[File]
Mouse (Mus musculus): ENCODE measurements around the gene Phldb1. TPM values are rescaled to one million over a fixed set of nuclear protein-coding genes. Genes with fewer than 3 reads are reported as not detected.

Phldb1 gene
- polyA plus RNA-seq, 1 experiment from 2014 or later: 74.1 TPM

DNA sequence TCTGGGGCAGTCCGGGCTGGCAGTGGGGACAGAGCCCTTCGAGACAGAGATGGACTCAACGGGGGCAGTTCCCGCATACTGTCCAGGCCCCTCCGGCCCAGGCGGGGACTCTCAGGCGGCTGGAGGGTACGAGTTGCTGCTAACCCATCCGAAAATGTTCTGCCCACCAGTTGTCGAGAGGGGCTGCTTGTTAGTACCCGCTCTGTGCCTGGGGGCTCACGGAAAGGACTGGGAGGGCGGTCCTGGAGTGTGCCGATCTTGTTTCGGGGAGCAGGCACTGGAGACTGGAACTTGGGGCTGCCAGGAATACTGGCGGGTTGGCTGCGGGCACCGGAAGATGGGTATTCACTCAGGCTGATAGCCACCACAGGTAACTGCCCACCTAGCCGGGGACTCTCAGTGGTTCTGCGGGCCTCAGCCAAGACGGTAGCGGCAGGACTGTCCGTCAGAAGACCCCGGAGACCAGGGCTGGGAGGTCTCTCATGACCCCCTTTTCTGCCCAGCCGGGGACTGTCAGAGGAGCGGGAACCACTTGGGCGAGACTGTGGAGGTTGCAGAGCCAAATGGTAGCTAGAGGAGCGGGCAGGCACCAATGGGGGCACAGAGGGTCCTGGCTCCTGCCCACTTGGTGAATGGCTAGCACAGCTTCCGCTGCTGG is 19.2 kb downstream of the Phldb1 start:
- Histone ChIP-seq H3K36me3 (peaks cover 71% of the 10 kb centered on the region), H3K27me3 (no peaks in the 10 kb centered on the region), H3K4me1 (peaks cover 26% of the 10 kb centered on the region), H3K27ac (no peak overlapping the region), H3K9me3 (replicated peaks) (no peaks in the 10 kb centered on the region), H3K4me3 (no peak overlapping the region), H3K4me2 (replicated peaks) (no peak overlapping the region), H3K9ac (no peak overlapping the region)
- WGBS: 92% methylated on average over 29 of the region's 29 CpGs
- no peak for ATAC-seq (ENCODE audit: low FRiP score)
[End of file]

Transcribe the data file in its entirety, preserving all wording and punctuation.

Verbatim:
Mouse (Mus musculus): ENCODE measurements around the gene Phldb1. TPM values are rescaled to one million over a fixed set of nuclear protein-coding genes. Genes with fewer than 3 reads are reported as not detected.

Phldb1 gene
- polyA plus RNA-seq, 1 experiment from 2014 or later: 74.1 TPM

DNA sequence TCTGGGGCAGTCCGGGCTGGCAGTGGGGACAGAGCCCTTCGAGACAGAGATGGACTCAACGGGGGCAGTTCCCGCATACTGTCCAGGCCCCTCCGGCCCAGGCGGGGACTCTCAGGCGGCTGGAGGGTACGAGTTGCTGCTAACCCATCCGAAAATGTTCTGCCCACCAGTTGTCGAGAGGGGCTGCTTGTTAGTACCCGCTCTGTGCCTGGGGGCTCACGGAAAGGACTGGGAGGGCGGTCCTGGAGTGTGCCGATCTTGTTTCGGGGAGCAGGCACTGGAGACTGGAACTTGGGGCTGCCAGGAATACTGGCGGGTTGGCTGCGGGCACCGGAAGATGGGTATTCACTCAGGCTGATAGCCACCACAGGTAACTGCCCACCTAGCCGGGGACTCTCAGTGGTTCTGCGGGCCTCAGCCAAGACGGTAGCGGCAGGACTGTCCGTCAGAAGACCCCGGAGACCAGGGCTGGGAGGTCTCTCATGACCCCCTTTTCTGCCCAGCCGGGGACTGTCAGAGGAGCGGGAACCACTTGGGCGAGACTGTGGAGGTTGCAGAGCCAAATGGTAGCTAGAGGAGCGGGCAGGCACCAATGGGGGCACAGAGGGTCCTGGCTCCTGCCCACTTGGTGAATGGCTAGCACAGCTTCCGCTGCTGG is 19.2 kb downstream of the Phldb1 start:
- Histone ChIP-seq H3K36me3 (peaks cover 71% of the 10 kb centered on the region), H3K27me3 (no peaks in the 10 kb centered on the region), H3K4me1 (peaks cover 26% of the 10 kb centered on the region), H3K27ac (no peak overlapping the region), H3K9me3 (replicated peaks) (no peaks in the 10 kb centered on the region), H3K4me3 (no peak overlapping the region), H3K4me2 (replicated peaks) (no peak overlapping the region), H3K9ac (no peak overlapping the region)
- WGBS: 92% methylated on average over 29 of the region's 29 CpGs
- no peak for ATAC-seq (ENCODE audit: low FRiP score)